Oct. 4, 2011 — As a possible vote inches forward for the United Nations to recognize a Palestinian state, a daughter of the war between Israel and Palestine will visit California State University, Bakersfield in October to make the case for peace.
Susan Abulhawa, award-winning author of "Mornings in Jenin," will present her talk, "Palestine: The People, the Story, and the Moral Flexibility," as the 7th annual Kegley Institute of Ethics Fall Lecture at CSUB. The free event will take place at 7 p.m. Tuesday, Oct. 18, inside the Doré Theatre. She will also sign copies of her book following the talk. Parking is free in Lots B, C and D after 6 p.m.
The lecture is sponsored by Mercy Healthcare Bakersfield and San Joaquin Community Hospital with additional support from St. Philip the Apostle Church and Grace Episcopal Church.
"Susan Abulhawa's visit to CSUB could not come at a more appropriate time, when the world is seeing the strongest move yet by Palestinian Authority President Mahmoud Abbas to achieve United Nations recognition for Palestinian statehood," said Christopher Meyers, CSUB philosophy professor and director of the Kegley Institute of Ethics. "President Obama has already said he would veto this vote, should it make it to the U.N. Security Council. In order to consider this a wise move, we, the citizens of the United States, should be aware of all sides of this issue. Abulhawa's visit will raise the local consciousness of the longtime struggle between Israelis and Palestinians – and share a lesser-heard point of view."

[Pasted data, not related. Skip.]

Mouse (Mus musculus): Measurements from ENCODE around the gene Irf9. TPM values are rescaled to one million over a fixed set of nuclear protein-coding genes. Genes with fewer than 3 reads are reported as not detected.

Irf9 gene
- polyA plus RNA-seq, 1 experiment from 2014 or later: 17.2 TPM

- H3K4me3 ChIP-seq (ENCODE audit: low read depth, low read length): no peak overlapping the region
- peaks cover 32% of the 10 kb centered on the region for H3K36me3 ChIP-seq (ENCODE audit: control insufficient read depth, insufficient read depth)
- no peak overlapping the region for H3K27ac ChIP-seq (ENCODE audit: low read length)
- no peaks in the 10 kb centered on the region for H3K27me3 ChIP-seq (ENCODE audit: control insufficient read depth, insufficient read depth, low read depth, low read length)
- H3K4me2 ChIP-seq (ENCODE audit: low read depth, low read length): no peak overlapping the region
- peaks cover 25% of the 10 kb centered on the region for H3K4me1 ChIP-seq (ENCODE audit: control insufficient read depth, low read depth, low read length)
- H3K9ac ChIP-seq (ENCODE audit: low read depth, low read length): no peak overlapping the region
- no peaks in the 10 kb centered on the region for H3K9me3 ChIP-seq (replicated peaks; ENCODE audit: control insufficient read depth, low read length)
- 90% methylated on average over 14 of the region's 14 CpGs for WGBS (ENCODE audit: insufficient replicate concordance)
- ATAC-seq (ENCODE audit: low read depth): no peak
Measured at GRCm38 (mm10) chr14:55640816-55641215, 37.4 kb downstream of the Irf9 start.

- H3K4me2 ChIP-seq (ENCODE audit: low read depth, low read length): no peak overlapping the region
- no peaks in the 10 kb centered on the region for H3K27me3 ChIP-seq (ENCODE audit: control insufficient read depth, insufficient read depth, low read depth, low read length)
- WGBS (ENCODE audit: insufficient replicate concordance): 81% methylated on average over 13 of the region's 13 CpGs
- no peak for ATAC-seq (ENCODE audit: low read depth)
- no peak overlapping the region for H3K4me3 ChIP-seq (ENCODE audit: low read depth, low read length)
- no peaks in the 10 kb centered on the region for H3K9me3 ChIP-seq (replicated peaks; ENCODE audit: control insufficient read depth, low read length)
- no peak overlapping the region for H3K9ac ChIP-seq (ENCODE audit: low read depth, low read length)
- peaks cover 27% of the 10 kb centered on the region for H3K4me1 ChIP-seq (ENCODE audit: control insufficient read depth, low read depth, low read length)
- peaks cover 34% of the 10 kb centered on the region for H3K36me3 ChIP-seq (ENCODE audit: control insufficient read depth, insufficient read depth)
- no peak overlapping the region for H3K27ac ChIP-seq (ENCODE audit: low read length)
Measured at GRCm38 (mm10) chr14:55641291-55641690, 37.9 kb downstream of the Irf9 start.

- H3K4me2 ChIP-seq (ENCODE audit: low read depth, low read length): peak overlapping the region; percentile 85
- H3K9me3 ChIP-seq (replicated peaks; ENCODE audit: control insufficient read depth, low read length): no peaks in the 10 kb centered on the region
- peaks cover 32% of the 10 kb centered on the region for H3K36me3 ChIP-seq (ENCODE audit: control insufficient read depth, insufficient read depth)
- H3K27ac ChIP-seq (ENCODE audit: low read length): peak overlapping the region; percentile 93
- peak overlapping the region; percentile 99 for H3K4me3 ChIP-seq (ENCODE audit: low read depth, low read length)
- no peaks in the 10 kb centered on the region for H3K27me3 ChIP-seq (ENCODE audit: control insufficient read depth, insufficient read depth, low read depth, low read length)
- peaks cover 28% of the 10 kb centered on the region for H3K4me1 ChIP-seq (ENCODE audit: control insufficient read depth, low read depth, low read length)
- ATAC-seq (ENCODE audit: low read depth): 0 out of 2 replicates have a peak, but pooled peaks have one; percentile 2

Abulhawa was born to Palestinian refugees of the Six Day War of 1967, when Israel seized what remained of Palestine, including Jerusalem, her ancestral home. She grew up in several places, including Jordan and occupied East Jerusalem, before coming to the United States. She began a career in medical science after completing a master's in biomedical science at the University of South Carolina.
Since then, her career has turned into that of an author, starting with newspaper essays about the plight of Palestinians, to her recent debut novel, "Mornings in Jenin" (Bloomsbury USA, 2010), an international bestseller. The historical fiction novel illuminates the effect of the Israeli-Palestinian conflict through the eyes of one family over four generations.
"'Mornings in Jenin' is a story for anyone who wants to know what the creation and expansion of Israel has meant to the native Palestinians," Abulhawa said at the Boston Book Festival in 2010. She also remarked that, "Literature is a place where we can all meet to discover our common humanity."
For more information about the Kegley Institute of Ethics and the Fall Lecture by Susan Abulhawa, visit www.csub.edu/kie or call 661-654-2555.
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Kegley Institute of Ethics
Fall Lecture by Susan Abulhawa
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